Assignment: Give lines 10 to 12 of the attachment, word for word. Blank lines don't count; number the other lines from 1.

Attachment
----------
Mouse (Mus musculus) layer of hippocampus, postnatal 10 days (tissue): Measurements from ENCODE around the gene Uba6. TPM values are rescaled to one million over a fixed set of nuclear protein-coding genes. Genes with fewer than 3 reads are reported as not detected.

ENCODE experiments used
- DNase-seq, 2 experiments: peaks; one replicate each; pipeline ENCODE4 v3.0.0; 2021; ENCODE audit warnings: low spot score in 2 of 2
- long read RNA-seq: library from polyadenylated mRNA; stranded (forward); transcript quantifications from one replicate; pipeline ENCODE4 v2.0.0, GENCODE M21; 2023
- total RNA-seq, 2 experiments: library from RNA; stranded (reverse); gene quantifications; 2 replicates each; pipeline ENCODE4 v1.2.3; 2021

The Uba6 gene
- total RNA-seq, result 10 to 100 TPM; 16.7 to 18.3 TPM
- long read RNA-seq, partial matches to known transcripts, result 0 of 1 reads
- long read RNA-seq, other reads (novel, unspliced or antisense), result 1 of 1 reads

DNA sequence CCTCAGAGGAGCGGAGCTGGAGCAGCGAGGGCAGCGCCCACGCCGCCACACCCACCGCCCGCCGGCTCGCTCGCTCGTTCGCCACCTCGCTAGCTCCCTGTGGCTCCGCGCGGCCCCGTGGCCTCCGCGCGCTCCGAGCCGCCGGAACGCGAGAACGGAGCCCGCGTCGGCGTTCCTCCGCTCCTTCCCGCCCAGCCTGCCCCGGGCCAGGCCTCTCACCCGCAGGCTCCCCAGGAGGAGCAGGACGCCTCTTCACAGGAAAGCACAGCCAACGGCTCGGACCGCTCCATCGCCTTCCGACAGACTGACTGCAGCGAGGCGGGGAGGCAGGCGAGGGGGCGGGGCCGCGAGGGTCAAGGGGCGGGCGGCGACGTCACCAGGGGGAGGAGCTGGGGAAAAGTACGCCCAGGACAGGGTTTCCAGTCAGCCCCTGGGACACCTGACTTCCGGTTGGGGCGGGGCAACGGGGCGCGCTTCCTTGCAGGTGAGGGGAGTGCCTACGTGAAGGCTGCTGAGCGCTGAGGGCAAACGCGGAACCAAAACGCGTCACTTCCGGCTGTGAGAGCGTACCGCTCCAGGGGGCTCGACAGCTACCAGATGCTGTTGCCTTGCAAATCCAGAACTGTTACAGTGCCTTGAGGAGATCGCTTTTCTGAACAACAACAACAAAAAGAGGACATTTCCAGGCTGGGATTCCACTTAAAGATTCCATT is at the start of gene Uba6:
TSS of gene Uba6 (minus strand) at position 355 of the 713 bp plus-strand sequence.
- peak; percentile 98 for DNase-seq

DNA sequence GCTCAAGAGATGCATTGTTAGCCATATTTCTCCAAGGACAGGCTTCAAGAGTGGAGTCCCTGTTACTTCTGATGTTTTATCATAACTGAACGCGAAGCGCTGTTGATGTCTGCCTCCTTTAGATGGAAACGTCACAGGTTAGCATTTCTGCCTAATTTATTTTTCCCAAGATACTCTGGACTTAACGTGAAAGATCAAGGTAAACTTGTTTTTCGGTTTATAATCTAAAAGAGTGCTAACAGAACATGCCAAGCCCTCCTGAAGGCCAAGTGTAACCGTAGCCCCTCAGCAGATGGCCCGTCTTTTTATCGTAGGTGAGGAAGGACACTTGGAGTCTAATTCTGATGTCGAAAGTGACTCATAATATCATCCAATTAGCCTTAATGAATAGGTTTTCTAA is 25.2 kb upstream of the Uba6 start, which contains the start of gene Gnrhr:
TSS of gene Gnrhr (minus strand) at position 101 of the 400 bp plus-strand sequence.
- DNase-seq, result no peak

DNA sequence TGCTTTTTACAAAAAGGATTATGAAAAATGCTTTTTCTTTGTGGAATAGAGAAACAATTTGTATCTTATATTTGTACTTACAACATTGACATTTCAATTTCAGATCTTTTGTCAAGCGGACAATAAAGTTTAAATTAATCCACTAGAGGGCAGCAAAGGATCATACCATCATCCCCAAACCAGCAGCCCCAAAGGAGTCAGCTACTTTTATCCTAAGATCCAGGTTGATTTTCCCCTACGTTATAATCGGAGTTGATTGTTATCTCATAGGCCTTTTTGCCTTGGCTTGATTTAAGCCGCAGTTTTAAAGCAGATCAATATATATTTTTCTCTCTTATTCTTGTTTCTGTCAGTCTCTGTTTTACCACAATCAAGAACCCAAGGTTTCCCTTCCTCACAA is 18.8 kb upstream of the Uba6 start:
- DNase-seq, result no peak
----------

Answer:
DNA sequence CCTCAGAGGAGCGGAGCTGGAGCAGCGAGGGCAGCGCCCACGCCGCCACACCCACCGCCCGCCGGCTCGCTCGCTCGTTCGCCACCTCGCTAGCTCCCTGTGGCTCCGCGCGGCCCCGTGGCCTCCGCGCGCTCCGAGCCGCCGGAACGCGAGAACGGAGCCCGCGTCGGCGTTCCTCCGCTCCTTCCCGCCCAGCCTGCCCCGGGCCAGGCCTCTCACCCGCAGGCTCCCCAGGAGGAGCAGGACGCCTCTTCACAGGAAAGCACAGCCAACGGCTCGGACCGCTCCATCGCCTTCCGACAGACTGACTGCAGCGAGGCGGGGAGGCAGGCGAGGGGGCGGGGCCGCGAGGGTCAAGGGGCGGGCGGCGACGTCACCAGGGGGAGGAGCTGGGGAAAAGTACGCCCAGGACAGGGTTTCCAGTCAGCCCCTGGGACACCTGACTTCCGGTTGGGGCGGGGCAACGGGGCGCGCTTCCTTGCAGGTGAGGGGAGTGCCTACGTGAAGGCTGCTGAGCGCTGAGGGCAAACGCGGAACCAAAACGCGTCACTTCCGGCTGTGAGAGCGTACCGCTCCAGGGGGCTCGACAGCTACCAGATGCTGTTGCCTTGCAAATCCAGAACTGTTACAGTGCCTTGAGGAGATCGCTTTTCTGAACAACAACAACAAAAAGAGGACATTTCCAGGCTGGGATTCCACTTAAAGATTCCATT is at the start of gene Uba6:
TSS of gene Uba6 (minus strand) at position 355 of the 713 bp plus-strand sequence.
- peak; percentile 98 for DNase-seq